In addition, the legal data science team makes long-term investments, like making self-service tools that empower paralegals and lawyers to analyze data on their own. For example, our team has written dozens of data analysis scripts that are stored in a user-friendly interface for paralegals and counsel to use by specifying inputs relevant to specific matters. 

Self-service tools can empower paralegals and lawyers to analyze data on their own. Aleutie / Shutterstock.com

A data science manager supervises the team but is part of the litigation team. Embedding the team in the legal department makes it easy for team members to build strong relationships across the department, focus on the legal department’s priorities, and grow their command of and familiarity with legal matters across geographies. It also allows legal data scientists to serve as thought partners to in-house counsel, identifying new areas of work (e.g., partnering with lawyers to advise the business on emerging risks related to the use of algorithms and machine learning) and strategizing on more complex technical projects (e.g., identifying novel visualizations to use as trial demonstratives). 

The legal department still relies on business-side data scientists, who replace or augment the work of legal data scientists for work that requires business expertise, is well-scoped and easy to deliver, and when their bandwidth allows them to take on the work. But even here, the legal data science team often serves as a technical liaison between counsel and other technical teams in the company (e.g., business-side data scientists, software engineers, product managers, etc.). 

External consultants also help in-house counsel meet their data science needs. They are hired strategically for infrequent and staffing-intensive mergers and acquisitions projects and as consulting or testifying experts for complex litigation. But even here, in-house legal data scientists help these consultants navigate internal data and liaise with business-side technical teams. Finally, legal data scientists partner with external consultants to craft study methodologies and furnish the best data for their analyses.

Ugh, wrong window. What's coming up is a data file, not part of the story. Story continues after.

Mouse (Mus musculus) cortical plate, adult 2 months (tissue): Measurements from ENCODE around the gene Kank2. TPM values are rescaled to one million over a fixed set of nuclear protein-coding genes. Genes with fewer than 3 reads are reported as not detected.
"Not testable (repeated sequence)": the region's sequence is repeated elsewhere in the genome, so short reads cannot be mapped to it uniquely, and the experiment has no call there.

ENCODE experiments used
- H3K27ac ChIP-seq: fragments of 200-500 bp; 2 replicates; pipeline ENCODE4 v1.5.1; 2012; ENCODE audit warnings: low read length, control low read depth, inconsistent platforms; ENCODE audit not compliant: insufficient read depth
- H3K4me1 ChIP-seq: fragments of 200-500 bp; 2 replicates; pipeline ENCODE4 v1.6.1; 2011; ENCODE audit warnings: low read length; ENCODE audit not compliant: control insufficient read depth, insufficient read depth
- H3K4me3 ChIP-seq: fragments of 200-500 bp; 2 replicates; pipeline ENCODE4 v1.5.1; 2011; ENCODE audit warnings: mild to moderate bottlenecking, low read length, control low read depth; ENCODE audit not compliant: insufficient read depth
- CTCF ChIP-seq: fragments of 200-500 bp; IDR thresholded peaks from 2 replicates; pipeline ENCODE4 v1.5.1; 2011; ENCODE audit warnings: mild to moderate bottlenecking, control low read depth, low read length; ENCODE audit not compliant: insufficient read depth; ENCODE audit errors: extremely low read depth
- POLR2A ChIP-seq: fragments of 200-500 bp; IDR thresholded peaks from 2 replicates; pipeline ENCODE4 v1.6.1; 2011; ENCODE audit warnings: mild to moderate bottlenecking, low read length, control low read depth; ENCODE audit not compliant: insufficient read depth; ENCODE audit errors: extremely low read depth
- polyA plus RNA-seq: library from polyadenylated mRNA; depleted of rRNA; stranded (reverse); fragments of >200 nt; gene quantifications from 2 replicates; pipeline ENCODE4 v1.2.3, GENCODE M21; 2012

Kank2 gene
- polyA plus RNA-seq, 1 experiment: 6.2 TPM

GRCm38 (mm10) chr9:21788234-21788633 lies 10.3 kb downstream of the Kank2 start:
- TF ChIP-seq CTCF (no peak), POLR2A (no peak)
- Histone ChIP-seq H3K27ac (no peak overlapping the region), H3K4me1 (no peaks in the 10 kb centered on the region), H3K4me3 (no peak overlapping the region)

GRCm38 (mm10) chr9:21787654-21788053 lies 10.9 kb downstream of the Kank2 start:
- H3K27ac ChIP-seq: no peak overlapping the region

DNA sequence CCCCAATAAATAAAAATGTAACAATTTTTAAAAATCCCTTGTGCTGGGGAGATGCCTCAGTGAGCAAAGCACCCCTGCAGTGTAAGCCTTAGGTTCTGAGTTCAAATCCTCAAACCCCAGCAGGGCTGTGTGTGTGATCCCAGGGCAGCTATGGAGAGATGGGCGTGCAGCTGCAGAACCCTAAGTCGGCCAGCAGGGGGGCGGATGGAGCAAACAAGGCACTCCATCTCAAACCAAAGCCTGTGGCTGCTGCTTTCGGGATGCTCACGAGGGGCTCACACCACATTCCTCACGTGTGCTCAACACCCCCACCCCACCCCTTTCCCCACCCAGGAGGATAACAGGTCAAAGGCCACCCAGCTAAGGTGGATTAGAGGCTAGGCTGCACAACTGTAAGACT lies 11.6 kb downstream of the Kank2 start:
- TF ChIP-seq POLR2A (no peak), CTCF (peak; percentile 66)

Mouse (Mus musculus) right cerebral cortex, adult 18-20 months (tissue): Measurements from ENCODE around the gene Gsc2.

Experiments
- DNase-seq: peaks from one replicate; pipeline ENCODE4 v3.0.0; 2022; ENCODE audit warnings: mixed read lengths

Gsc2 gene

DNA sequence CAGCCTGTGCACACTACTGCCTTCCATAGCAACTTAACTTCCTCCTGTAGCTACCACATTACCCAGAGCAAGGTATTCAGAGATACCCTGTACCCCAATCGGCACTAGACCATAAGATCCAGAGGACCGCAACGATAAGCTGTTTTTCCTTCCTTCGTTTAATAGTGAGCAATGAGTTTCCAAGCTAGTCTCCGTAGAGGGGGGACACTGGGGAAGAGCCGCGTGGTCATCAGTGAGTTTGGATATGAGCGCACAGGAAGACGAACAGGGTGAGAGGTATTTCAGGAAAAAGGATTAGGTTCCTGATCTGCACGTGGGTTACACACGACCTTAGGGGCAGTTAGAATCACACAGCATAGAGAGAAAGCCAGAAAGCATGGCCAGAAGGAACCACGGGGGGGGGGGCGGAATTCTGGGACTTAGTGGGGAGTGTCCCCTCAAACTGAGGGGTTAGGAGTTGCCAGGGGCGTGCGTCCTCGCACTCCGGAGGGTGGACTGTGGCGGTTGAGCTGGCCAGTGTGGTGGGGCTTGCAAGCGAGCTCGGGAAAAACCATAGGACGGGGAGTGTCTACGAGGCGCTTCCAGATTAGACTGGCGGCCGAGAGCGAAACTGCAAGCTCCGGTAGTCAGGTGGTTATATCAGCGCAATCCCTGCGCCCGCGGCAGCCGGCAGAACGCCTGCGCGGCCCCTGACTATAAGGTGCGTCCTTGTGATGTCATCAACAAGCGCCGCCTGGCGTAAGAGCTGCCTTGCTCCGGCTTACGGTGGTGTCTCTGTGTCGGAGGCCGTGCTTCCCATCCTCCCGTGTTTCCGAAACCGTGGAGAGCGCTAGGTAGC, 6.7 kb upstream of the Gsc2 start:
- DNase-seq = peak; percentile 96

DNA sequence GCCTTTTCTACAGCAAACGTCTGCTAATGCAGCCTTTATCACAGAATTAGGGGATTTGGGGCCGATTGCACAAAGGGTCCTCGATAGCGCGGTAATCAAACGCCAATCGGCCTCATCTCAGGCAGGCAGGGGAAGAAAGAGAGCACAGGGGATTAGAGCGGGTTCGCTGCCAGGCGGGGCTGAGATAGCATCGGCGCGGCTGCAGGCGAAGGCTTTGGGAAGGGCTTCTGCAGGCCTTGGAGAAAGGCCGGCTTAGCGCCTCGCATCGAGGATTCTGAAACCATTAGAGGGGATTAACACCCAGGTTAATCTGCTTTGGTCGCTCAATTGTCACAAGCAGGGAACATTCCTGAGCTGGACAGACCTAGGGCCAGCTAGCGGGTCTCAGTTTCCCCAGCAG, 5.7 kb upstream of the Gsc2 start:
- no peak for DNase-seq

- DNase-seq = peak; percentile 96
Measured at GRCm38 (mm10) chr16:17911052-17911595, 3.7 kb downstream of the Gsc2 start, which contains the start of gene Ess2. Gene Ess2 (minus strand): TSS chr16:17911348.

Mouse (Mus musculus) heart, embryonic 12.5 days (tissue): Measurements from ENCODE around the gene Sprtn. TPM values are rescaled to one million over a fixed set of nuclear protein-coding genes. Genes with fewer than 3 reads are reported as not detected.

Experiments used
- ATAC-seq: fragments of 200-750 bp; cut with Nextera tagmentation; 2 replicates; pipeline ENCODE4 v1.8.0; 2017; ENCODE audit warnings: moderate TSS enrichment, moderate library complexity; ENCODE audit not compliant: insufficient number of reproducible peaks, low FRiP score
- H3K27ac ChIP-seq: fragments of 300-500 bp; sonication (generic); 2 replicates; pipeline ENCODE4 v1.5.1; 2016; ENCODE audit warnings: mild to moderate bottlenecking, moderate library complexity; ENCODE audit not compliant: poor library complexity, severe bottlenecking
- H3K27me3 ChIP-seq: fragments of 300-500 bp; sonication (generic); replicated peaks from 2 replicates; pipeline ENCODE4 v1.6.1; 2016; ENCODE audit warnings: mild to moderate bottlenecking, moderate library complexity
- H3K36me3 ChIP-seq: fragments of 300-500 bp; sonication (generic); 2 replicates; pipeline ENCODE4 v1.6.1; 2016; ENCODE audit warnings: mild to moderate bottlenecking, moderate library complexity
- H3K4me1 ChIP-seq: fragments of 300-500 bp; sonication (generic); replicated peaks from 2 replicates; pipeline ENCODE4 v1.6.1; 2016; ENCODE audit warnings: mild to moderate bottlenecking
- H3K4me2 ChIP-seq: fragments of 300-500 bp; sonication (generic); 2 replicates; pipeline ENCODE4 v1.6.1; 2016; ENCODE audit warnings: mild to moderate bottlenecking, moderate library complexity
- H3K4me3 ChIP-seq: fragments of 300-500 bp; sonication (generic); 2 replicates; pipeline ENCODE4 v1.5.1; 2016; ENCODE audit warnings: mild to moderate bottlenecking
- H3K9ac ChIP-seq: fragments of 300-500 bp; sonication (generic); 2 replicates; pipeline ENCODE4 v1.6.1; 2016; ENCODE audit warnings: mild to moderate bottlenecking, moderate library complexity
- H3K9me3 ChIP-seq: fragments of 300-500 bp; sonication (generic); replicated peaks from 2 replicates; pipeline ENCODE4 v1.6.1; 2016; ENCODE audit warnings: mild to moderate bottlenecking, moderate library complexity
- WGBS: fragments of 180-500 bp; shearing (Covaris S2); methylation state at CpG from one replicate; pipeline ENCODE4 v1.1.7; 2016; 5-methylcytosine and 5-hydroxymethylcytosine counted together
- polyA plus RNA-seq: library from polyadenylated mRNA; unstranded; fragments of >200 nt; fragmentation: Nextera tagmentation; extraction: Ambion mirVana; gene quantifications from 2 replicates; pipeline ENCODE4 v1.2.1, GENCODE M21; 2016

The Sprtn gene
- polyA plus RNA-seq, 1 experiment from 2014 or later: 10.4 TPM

In-house counsel also use an eDiscovery team that is separate from the legal data science team. But these two teams collaborate closely on specific projects, like facilitating and organizing the collection of specific types of communications. The eDiscovery team shares snapshots of inbound emails with legal data scientists, who process these data to update a database that can be efficiently queried across different legal matters. 

Legal data science teams may not be a good fit for all legal departments. Our legal data scientists benefit from Uber’s data infrastructure and data science tooling, which may not be available at smaller, less technical organizations. 

Toward a legal data science practice 

Legal data science remains a relatively new discipline, still evolving in its technical approaches and as in-house and law firms implement it. And while a legal department’s specific implementation of legal data science will depend on the magnitude and complexity of its needs, in a data-rich world, no legal teams will avoid its need. 

Those in-house legal practitioners who want to take advantage of legal data science sooner rather than later will have to find the best combination of approaches for their situation.  

Whatever the best implementation looks like for a given legal team, we hope that a review of these three approaches and a high-level overview of Uber’s hybrid solution sparks ideas to advance toward a legal data science practice in your organization. 

The opinions expressed in this essay are the authors’ and do not necessarily represent or reflect the views, opinions, or policies of Uber. 

Disclaimer: The information in any resource in this website should not be construed as legal advice or as a legal opinion on specific facts, and should not be considered representing the views of its authors, its sponsors, and/or ACC. These resources are not intended as a definitive statement on the subject addressed. Rather, they are intended to serve as a tool providing practical guidance and references for the busy in-house practitioner and other readers. Information/opinions shared are personal and do not represent author’s current or previous employer.